Then, in the fall of '04, Time Magazine named Mark Sarvas "Man of the Year" and declared ours The Age of the Blog. And Mad Max Perkins was born.

At first, of course, it was bliss. The controversy! The accolades! None other than Maud Newton (who we'd call "legendary" if she weren't way too fly to wear that style) characterized BookAngst as "an indispensable source of information about the inner machinery of publishing. " The afore-mentioned Mark Sarvas declared "We can't remember a blog becoming indispensible as quickly as Mad Max Perkins' BookAngst 101 has." As "Max" I received mentions in the Denver Post, New York Newsday, the Boston Globe, Crain's New York. Even NPR wanted to know: who's this Mad Max fellow, and how do we get him on our show?

A month or so after the launch of BookAngst--it was late, I was hungry--I ran an innocent search through Yahoo or MSN. In the "search" field I typed

"Late night delivery, chocolate cake"
and hit return. The result failed to satisfy. So I turned then to another search engine.


I was so impressed with the results of THIS "chocolate cake" search that I tried Google another time: I typed in my own name. The result was predictably unsatisfying: it came back with a scant 17 matches, 12 of which rightly belonged to a San Diego-based attorney famous, briefly, for defending a serial killer.

Without giving it much thought, I typed in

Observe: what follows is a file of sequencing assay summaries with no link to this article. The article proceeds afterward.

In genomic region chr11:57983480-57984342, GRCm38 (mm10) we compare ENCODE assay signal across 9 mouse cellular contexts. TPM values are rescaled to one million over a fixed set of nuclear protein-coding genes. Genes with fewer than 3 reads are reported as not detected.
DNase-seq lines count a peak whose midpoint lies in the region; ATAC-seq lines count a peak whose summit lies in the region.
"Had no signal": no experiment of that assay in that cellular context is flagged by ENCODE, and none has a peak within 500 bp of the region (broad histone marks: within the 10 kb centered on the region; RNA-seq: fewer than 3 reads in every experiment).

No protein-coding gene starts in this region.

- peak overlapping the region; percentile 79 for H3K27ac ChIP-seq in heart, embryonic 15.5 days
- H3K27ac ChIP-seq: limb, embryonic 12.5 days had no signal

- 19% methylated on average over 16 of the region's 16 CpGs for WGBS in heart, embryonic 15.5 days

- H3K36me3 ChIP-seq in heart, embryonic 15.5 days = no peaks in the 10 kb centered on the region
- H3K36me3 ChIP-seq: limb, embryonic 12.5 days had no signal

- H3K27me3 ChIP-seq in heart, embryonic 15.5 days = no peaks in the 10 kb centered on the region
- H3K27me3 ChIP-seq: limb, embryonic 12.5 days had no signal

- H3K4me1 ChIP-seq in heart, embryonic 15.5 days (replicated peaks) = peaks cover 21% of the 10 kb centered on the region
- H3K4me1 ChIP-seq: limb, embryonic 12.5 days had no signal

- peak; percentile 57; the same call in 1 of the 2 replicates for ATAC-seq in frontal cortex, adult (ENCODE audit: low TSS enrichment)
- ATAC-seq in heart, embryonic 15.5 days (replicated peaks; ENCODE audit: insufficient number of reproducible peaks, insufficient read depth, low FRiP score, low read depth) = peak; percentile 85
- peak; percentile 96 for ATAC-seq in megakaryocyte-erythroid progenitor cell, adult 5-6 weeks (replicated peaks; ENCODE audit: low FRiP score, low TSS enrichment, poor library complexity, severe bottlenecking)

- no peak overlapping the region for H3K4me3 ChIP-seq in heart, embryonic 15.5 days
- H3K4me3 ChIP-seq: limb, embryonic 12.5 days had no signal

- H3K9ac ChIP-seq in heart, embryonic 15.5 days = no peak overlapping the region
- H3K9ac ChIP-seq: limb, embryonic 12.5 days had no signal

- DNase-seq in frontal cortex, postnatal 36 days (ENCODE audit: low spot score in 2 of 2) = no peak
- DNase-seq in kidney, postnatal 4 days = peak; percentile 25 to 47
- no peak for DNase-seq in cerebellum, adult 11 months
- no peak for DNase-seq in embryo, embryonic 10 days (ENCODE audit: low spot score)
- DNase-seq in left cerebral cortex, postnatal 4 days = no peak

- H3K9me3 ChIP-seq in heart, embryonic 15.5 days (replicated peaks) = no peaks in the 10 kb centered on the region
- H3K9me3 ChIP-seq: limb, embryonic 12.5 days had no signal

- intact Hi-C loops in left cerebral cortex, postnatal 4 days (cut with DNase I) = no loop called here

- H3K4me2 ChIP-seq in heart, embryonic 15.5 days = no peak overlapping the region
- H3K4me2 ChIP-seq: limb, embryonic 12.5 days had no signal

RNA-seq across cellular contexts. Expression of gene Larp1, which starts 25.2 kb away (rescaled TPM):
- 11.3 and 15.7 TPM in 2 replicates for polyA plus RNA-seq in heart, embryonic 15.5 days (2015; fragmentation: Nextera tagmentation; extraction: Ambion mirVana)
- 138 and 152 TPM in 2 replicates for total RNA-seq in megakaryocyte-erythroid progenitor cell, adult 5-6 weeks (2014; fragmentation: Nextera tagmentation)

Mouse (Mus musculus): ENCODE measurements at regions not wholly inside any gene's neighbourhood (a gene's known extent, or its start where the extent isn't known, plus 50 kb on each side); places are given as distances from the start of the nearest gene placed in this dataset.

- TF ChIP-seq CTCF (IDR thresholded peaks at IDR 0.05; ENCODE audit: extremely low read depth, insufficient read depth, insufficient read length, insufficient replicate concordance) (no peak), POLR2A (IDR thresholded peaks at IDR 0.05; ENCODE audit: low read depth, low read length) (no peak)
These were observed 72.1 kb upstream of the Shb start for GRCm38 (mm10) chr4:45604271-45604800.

and fell quite out of my chair. The number of matches read 652,003.


Dr. Grumpy O. Bookman recently presented a fascinating post on the subject of narcissistic personality disorder, which includes a list of tell-tale personality traits.

  • A grandiose sense of self-importance.
  • A need for excessive admiration.
  • A sense of entitlement...not justified by [his] attainments.

The list goes on. Every item fits me to a "t".


The particulars of my fall are too humiliating to repeat in detail--yet I cannot help myself... Suffice it to say that, as delighted as I was by my IGO [Initial Google Output], I was disappointed that my subsequent Googlings didn't reflect a similarly exponential growth pattern. As my number plateaued--flatlined, really--I spent more and more of my late-night hours trying to find new mentions of the good deeds of Mad Max Perkins. One hour a night became two, then three; this in addition to the time spent on new posts themselves, which became ever-more transparent in their desperation. I was begging for more links, for more mentions, for the bloggists' equivalent of column inches.

Cruel, fickle bastards all! They'd moved on! M.J. Rose's popularity grew and grew, while visitors to my site dwindled to a dozen or so a day. Maud, Mark, Sarah--they no longer paid any attention. The cruelist irony? In late 2004 I won Honorable Mention in the "Bloggist With A Bullet" category; in 2005, mine was named "Blahg of the Year." In barely eight months I'd gone from hot-stuff to has-been. I'd become completely irrelevant.